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Handling of L.A. County nursing home complaints under scrutiny
Los Angeles Times

Los Angeles County supervisors ordered an audit Tuesday of the way the county’s public health department investigates complaints about health and safety issues at nursing homes. The officials sharply criticized public health officials over a report that complaints about health and safety issues at nursing homes are not always thoroughly investigated. An investigation by Kaiser Health News found that public health officials told inspectors to close certain cases without fully investigating them in an effort to reduce a backlog.

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Nurses union wins temporary court order blocking Alta Bates Summit layoffs, restructuring
San Francisco Chronicle

The California Nurses Association has won Round 1 in a legal battle over whether and when Alta Bates Summit Medical Center can implement layoffs and a scheduled March 2 job restructuring initiative at its hospital campuses in Berkeley and Oakland. A U.S. district court judge blocked Alta Bates Summit’s plans to implement some of the changes over last weekend, imposing a temporary restraining order Feb. 28 on the Sutter Health affiliate.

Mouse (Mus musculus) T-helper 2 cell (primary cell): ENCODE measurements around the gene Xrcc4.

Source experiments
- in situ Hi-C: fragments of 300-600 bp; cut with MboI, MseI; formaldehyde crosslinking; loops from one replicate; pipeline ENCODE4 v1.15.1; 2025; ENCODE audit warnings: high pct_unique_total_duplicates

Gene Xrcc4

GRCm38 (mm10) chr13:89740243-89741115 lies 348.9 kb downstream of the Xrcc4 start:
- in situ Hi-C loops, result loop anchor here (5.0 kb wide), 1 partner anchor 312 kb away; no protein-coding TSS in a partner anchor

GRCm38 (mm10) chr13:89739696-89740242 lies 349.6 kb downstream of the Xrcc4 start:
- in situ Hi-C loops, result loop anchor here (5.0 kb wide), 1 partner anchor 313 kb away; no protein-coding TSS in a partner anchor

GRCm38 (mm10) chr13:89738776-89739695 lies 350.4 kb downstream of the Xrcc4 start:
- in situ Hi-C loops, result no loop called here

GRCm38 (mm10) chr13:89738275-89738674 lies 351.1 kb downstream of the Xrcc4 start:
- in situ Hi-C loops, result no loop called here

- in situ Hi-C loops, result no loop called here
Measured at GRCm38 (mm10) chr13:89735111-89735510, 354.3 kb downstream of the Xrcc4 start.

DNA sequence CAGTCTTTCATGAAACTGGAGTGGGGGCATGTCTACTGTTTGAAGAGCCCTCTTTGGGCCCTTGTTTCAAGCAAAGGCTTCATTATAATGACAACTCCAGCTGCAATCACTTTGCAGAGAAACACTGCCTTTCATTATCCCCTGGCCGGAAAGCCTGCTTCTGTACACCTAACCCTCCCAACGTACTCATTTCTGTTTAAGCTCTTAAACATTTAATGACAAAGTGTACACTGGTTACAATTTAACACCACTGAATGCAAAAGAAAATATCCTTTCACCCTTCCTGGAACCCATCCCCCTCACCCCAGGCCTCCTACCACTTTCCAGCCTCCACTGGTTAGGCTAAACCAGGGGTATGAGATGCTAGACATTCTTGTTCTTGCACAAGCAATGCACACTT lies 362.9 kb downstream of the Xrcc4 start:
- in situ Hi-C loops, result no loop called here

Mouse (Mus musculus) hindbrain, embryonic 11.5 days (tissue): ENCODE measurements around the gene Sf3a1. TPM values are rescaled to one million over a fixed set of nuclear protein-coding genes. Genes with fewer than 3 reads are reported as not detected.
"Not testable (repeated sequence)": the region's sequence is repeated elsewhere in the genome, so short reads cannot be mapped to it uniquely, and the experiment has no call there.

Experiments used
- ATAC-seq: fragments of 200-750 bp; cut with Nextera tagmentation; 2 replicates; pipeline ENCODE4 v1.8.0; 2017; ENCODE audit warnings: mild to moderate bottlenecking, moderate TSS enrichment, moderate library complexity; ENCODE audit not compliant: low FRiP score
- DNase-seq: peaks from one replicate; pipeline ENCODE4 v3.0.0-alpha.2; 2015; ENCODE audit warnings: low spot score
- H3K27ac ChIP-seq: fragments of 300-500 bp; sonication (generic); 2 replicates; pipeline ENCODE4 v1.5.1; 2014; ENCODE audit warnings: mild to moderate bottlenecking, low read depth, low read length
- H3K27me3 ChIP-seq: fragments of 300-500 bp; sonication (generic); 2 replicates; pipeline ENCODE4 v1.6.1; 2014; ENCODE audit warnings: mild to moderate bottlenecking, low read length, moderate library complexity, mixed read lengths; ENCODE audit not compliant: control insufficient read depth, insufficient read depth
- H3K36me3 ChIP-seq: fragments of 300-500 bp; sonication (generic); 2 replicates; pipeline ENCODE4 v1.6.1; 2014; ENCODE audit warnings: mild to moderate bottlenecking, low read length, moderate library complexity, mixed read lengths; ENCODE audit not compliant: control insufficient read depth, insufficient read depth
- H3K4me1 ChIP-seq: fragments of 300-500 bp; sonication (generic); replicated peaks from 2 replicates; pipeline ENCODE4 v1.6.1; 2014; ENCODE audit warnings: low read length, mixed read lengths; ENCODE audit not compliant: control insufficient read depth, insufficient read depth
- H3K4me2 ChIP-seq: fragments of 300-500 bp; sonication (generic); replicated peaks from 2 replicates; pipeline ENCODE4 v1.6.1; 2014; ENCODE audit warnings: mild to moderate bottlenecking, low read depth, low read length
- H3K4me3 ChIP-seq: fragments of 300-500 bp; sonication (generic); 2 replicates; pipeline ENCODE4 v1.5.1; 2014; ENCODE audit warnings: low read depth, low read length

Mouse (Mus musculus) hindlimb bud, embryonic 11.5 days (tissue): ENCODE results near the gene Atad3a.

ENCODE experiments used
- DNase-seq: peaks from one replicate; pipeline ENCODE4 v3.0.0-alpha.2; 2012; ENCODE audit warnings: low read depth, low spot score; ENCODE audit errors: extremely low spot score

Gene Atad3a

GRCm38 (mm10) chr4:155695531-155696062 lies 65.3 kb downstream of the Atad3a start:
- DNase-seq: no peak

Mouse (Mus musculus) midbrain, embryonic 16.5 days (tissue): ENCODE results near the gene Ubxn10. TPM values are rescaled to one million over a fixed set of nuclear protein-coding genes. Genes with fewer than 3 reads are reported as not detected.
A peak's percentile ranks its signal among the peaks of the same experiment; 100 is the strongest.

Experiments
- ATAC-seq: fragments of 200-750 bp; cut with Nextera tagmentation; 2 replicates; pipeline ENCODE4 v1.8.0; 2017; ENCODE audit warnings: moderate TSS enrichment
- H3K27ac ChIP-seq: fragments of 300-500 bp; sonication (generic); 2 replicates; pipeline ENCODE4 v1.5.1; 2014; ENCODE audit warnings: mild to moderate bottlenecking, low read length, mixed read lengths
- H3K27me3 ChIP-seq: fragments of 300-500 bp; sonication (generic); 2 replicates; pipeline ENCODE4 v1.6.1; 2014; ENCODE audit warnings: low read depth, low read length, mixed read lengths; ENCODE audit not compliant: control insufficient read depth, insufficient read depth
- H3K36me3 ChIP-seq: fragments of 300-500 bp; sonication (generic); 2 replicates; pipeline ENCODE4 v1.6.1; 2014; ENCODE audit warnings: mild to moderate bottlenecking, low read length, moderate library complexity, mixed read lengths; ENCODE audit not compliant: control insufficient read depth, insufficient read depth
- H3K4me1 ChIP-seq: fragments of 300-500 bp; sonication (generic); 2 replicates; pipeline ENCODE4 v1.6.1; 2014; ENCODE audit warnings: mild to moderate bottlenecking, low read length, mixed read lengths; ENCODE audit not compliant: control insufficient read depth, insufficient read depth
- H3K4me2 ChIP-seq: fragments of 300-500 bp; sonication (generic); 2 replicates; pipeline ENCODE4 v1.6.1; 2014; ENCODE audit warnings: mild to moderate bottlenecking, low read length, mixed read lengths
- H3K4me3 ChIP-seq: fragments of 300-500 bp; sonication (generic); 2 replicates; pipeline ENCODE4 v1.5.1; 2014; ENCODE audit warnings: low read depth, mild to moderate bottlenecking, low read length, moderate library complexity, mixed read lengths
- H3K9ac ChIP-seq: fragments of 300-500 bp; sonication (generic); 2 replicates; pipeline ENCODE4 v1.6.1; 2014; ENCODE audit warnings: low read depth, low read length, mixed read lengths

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The Permanente Group chooses Roseville doctor as chairman
Sacramento Business Journal

A local Kaiser doctor has been elected chair of the board of largest medical group in the nation. Dr. Chris Palkowski, physician-in-chief at Kaiser Permanente’s Roseville Medical Center, took over as board chair at The Permanente Medical Group on March 1. The group of 8,000 doctors serves 3.4 million Kaiser members who receive care at 21 Kaiser hospitals and more than 55 medical offices across the region.

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Doctors Hospital plans cancer symposium
Manteca Bulletin

Donna Hartley is coming to Manteca to inspire positive thinking as a way to fight illness.

She’s one of the presenters for Doctors Hospital of Manteca’s upcoming Cancer Symposium at the Valley Cancer Center conference room on Norman Drive on Saturday, March 22.

The North Lake Tahoe resident will use the theme “Fire up Your Healing” for her morning presentation. Those attending will also hear from noted oncologist Dr. George Fisher of Stanford University.

Hartley contends there are seven practical steps people can take to stay healthy.